Renée Green © 1995

"Travelers who do not go anywhere, apparently, do not need maps."

New York. It's the name of the city which is printed on my C.V. designating where I live. It is the east coast city of dreams, which continues to be magnified by the west coast city of dreams. Flickering images of neonlit streets filled with red sirened cop cars, drug deals in abandoned tenements as well as high rises, penthouses and birdseye views of Central Park continue to be transmitted through the airwaves on TVs around the globe. Feared and immulated, from a distance seeming more a symbol than an actual place, this is where I always return. But, is it home?

As is often the case when I work I am not there. It is V-E Day, planes are flying overhead in commemoration and I sit in a sunny backyard in the south of England. I'm trying to recall what 'living' in New York entails for me. When I am there, as I have just been for months, it seems almost inescapably real. Prosaic activities such as paying bills, doing the laundry, taking the subway, returning phone calls tend to dominate the days and make me long for the fantasy New York so many come there in search of. Maybe you find what you want to find.

"The memorable is that which can be dreamed about a place."

Even when I was around New York more regularly I often thought about other places and of people, some of whom once lived in New York, and their travels. It's the archetypal way in which one becomes a traveller, dreaming of others's travels. Sitting here typing on V-E Day and hearing the plane motors overhead I can recall Janet Flanner, aka Genet, in her letter from Paris for the New Yorker, setting up her typewriter as soon as she'd arrive in whatever location she was meant to temporarily inhabit. She reported on the state of politics and culture throughout Europe between, during and after the war years.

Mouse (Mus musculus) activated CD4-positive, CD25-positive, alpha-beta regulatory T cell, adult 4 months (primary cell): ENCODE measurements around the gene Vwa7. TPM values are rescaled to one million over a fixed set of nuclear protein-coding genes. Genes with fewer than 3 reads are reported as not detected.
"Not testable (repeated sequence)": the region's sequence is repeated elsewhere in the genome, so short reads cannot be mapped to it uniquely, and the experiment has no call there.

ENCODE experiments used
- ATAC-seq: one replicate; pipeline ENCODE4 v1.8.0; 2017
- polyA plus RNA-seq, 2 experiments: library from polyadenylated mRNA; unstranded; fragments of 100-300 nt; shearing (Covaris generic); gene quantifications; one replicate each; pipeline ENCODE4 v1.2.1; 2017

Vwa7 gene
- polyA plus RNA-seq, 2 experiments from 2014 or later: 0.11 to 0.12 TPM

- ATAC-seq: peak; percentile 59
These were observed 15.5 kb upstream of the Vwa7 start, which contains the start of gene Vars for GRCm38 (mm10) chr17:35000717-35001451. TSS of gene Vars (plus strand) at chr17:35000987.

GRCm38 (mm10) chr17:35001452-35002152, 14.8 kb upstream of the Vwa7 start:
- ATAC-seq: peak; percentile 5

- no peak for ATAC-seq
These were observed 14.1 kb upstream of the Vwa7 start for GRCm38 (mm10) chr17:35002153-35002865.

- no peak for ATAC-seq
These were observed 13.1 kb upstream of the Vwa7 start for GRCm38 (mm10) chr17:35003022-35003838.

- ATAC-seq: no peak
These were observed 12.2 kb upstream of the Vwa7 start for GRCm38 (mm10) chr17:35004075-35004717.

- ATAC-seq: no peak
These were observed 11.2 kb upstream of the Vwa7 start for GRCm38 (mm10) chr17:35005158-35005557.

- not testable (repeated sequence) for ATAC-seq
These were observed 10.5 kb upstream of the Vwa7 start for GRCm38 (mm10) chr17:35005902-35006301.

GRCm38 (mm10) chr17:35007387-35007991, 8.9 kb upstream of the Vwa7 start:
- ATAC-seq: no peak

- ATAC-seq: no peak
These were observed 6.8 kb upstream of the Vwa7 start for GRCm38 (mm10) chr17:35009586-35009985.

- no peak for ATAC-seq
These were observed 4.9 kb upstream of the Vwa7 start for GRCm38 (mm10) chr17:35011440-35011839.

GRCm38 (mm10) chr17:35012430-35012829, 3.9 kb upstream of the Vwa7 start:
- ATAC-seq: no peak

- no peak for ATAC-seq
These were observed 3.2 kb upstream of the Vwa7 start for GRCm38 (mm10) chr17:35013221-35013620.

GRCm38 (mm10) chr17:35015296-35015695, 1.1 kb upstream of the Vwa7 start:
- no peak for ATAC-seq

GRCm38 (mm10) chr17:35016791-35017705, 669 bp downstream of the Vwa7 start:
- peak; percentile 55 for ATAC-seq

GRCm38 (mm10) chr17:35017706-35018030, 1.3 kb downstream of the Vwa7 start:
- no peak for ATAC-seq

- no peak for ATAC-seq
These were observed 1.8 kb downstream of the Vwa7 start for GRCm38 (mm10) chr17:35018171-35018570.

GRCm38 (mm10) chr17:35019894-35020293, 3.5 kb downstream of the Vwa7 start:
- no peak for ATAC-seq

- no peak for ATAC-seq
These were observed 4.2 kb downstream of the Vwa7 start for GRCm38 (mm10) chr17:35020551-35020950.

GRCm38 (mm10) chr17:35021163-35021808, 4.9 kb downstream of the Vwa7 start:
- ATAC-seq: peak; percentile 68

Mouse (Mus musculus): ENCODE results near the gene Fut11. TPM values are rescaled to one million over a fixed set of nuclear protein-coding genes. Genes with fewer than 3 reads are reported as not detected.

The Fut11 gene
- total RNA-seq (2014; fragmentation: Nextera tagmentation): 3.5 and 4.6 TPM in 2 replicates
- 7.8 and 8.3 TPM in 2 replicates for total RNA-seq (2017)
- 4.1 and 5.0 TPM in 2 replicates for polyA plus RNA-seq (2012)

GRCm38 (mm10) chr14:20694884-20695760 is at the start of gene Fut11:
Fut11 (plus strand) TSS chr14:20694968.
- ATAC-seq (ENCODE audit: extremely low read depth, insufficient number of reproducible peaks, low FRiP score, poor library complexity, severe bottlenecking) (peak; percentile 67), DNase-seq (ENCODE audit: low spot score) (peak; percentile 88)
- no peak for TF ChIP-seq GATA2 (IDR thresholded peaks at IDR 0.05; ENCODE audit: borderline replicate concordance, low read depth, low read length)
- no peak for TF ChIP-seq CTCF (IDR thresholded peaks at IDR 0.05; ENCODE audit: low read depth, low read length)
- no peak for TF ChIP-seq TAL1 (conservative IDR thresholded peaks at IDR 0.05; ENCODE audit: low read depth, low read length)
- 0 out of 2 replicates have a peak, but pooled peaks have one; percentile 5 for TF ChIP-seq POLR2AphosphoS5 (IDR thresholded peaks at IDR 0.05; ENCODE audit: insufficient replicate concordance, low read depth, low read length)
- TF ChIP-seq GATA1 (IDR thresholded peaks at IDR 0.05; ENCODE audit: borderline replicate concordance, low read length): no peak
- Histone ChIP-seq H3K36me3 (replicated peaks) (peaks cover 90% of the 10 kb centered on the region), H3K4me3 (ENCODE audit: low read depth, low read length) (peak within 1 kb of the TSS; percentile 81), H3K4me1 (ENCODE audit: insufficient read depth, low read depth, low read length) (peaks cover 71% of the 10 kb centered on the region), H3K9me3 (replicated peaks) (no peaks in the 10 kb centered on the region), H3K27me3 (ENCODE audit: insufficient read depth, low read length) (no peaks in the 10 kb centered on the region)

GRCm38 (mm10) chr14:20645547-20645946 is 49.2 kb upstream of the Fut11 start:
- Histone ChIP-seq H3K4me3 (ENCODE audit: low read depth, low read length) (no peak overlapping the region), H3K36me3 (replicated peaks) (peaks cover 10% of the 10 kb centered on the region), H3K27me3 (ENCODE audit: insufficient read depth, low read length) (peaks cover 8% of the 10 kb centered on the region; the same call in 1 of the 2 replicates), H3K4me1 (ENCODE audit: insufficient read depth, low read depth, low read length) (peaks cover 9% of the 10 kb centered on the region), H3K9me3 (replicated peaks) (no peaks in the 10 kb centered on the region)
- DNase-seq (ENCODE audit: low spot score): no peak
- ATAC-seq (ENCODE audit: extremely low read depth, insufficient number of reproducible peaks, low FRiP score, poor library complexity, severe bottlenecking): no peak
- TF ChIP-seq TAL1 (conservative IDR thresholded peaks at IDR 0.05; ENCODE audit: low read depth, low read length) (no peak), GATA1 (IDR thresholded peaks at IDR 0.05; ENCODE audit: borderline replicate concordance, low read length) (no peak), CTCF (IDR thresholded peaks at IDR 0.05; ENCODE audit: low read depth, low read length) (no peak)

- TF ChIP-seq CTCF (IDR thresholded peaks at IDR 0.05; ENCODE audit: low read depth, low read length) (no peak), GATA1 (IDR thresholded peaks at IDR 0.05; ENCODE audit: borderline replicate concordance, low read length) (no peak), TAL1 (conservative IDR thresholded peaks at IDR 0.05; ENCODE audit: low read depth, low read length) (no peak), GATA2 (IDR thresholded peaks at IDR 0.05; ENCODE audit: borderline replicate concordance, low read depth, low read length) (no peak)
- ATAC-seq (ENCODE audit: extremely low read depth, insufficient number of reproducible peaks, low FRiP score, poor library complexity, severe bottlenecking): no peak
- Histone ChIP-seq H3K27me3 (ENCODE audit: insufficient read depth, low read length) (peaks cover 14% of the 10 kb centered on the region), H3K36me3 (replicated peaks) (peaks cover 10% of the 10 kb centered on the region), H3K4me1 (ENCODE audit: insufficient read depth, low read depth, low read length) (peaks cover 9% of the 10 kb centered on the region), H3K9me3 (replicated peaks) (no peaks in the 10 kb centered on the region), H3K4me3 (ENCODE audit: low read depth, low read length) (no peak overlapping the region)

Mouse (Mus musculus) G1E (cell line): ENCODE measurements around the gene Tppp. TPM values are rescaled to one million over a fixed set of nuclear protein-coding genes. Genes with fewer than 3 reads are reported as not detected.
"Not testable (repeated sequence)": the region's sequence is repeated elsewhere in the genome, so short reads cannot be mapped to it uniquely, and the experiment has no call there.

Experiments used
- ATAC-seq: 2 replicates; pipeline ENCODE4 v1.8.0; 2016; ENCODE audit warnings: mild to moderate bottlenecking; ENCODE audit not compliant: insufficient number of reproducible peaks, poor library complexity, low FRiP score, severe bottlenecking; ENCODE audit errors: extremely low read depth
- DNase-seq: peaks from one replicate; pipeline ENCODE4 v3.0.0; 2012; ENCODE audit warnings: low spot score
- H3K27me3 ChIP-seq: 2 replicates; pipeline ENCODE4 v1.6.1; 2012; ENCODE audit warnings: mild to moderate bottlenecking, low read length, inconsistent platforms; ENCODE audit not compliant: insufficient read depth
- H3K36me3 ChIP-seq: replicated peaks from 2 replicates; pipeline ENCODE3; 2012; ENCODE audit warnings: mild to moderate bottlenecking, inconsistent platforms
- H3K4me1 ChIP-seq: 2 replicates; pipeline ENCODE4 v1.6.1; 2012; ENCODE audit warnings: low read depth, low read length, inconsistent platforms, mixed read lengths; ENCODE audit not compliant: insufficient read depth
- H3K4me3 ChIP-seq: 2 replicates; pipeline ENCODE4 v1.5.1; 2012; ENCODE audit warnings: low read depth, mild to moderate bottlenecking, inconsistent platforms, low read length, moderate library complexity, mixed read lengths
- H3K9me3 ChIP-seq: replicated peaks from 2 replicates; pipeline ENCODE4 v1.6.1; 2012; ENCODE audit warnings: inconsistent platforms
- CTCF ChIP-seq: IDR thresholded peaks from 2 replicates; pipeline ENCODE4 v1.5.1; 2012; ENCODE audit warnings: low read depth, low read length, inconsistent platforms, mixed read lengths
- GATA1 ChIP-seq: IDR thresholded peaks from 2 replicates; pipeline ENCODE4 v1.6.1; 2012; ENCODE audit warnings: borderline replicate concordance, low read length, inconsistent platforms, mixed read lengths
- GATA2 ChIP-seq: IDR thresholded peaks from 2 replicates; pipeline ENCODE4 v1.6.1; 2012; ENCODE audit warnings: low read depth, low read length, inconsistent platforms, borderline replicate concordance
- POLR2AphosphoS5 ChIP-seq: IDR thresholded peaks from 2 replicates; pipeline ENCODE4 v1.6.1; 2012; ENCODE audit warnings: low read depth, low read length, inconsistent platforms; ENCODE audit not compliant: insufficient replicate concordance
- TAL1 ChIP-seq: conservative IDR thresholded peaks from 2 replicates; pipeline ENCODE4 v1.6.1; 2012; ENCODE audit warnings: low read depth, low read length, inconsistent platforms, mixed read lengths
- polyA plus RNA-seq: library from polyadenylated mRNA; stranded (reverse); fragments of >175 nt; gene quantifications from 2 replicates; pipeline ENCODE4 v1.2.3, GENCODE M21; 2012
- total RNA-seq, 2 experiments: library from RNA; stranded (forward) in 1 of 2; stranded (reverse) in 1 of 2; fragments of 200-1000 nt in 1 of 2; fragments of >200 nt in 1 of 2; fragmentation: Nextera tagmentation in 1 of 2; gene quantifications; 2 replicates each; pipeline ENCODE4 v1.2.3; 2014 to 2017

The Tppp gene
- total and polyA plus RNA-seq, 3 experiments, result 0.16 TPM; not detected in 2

"What am I doing?," I ask myself.

"The image of the idle flaneur changes: by superimposing a form of writing over the map, the browser now composes, like the musician adding notes to the staff."

("The Screener's Maps," Mireille Rosello, Hyper/Text/Theory, ed. George P. Landow)

All of This Travel: Is It About Site-Specificity Or Artists As Ethnographers Or What?

Someone remarked to me recently that there seem to be quite a number of young American artists working in Europe. Is this a phenomenon or simply a pattern which has occured, with historical variations, since the end of the nineteenth century? What invariably happens to all of the artists abroad is that they must at some point determine what place they'll identify as home. This doesn't mean that "home" must be just one place or that the place even be a tangible one. Home is also not necessarily idyllic, but can contain that which is most scary, all that from which the travellers might have wanted to flee. Home is most definitely a concept, whatever its reality may be.

The "exile's return" is as much an archetype as is the traveller's departure and subsequent return. The chronicles of the various artists and entourage members of, for example, the "Lost Generation" often document how difficult returning home can be after the passage of time and events. But as different technologies separated say Henry James from F. Scott Fitzgerald so too have new technologies affected this experience for contemporary returnees, in addition to an alteration of the concept of home.